Doing translation?

This is the last installment in our series of asking the questions we were most asked last time we were in the US. This week, the question is:

Are you doing translation?
What do you actually do?

Goals, activities, resultsThe simple answer is that we do whatever needs to be done to meet our goals. I know, most of you will find that is not really an answer. Don’t worry, there is an answer in the following paragraphs. But first, let me say that missionaries who define their ministry by what they do and stick to it, sometimes do not accomplish their goals. In fact, they may not even realize that they are not meeting their goals.

Sometimes, an activity that has produced good results can become meaningless when things change. When the change is dramatic, such as when a tsunami swept away villages where one couple was doing a translation, we notice them and change. Where the changes are more subtile or are the result of long-term trends, we might miss them and continue with an activity that has lost its effectiveness. Dayle and I prefer to be persistent with regard to our goals, but not with regard to our activities. We evaluate our activities to see if they are meeting the goals, then change our activities as needed.

You can read our complete goals on our prayer page. Here is a summary:

  • The churches in Ghana will have a plan to do translation in all the languages of Ghana that need it
  • The churches in Ghana will start work in all the languages, where there is no work going on, by 2016
  • Most of the people and money needed for translation will come from within Ghana by 2018

The pace of Bible translation is accelerating, largely because many more people are being mobilized to help. In fact, that is having a bigger impact on the pace than technology. We believe that the Lord led us to these goals. We do a number of things together with others in order to see those goals accomplished:

  • Michael Serchie, Gilbert Ansre and EdDevelop personal relationships with key Christian leaders
  • Listen carefully to them, putting ourselves in the role of servants to their goals
  • Supply church leaders and Christians with information about the value, impact and process of Bible translation. Identify ways Bible translation can make their ministry more effective.
  • Identify which languages still need a translation, together with church leaders
  • Work directly with interested parties – churches, Christians, local leadership – to define a plan for starting and carrying out the translation, including questions like how the linguistic work will be done to write the language, how translators will be chosen and trained, where they will work, where the money will come from, etc.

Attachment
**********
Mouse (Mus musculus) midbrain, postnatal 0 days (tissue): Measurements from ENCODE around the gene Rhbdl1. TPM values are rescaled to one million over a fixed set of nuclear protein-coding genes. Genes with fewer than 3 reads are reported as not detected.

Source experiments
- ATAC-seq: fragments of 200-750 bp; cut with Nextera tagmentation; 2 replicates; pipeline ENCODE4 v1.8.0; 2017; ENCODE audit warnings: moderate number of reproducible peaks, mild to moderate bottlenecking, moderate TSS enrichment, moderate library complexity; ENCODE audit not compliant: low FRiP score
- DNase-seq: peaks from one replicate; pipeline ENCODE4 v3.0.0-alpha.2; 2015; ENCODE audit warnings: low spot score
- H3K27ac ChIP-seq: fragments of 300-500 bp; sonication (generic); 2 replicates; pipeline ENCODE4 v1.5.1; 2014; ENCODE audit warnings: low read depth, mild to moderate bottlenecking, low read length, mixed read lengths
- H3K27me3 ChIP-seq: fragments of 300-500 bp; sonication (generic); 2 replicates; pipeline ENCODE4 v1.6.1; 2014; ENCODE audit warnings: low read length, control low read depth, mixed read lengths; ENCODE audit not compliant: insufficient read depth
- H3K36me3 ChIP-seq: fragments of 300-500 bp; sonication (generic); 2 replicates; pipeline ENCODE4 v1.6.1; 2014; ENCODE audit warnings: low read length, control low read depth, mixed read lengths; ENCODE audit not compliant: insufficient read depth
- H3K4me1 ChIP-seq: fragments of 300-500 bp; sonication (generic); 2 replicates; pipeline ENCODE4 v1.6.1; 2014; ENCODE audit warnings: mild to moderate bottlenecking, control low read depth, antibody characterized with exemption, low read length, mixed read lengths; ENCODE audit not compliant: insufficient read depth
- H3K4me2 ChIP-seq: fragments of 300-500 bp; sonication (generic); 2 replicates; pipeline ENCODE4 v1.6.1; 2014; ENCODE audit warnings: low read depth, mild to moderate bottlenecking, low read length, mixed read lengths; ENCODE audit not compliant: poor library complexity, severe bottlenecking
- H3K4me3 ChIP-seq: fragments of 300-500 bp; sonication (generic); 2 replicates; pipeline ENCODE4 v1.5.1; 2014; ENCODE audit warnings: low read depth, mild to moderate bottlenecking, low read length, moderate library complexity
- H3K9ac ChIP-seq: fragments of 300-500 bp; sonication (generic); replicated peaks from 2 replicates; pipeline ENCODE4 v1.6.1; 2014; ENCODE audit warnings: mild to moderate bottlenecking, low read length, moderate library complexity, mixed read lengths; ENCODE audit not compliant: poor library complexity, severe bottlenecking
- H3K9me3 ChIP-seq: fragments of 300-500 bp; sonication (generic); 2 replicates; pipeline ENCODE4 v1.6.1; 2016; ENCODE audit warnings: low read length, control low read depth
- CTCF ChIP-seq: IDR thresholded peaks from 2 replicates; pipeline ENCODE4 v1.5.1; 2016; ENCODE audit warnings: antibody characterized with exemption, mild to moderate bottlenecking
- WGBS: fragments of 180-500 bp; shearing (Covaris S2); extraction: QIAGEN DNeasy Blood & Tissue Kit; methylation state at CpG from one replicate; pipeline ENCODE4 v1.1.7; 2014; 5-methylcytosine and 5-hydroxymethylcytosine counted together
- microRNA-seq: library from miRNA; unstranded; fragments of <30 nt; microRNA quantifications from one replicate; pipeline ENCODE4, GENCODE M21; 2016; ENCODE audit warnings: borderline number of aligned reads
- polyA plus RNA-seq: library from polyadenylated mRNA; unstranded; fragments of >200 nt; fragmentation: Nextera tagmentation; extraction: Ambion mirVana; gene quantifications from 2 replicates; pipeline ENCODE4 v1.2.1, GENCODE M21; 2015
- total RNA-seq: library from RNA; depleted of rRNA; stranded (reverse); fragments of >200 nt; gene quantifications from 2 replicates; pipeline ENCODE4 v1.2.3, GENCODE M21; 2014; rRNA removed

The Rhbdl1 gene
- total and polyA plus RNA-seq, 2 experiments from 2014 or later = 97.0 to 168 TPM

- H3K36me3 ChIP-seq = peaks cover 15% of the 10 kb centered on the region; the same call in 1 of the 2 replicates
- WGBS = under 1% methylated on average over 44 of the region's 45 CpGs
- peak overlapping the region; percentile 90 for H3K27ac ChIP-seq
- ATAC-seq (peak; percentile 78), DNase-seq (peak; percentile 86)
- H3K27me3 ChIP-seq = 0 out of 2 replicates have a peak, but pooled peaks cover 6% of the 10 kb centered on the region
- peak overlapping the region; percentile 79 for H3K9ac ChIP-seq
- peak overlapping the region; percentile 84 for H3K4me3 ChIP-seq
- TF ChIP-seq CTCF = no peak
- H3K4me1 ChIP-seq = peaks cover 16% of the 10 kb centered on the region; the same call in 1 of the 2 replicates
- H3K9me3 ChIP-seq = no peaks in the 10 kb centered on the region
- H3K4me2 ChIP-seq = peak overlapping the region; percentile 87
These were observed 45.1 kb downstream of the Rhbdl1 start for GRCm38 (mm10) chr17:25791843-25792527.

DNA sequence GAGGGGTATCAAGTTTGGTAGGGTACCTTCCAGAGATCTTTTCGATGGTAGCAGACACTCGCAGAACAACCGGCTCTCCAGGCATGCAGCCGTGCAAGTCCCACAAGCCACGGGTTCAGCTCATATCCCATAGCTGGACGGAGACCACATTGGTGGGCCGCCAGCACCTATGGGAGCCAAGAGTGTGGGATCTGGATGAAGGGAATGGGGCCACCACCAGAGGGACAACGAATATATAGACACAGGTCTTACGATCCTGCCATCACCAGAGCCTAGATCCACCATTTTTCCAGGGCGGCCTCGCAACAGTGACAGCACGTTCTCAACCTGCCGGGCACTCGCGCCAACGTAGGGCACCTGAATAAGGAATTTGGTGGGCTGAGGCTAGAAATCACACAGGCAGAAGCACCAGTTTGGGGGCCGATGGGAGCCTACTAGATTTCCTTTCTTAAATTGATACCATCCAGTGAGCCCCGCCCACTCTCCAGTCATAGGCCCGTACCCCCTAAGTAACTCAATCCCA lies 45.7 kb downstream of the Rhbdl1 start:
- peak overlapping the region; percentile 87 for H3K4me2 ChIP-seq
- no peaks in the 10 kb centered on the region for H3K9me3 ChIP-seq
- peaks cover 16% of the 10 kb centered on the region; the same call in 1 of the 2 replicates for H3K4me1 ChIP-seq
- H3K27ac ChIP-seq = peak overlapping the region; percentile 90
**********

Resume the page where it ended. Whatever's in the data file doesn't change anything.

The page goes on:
• Work with church leaders to find and address problems.
  • Assist in the development of presentations, publications, and internet information to help the churches in Ghana understand Bible translation and possibilities it offers them.

These activities involve travel to language areas, face-to-face meetings, writing reports of those meetings, research, processing the results of meetings with people who were not there, phone calls, writing and responding to email messages, hostessing individuals and groups at receptions, etc. Or we might add an activity we have never done before, if the Lord impresses on us that it will help us meet the goals.

2 thoughts on “Doing translation?

  1. I liked your thoughts on being persistent in regard to your goals, but open regarding our activities. Letting God redirect us through the changing flow of life is a great thing, while maintaining your heart values and pursuits. Ed & Dayle, I appreciate you both so much and the great work He is doing through you as you follow Him, not just a habit. james


Leave a Reply

Fill in your details below or click an icon to log in: Logo

You are commenting using your account. Log Out /  Change )

Twitter picture

You are commenting using your Twitter account. Log Out /  Change )

Facebook photo

You are commenting using your Facebook account. Log Out /  Change )

Connecting to %s

This site uses Akismet to reduce spam. Learn how your comment data is processed.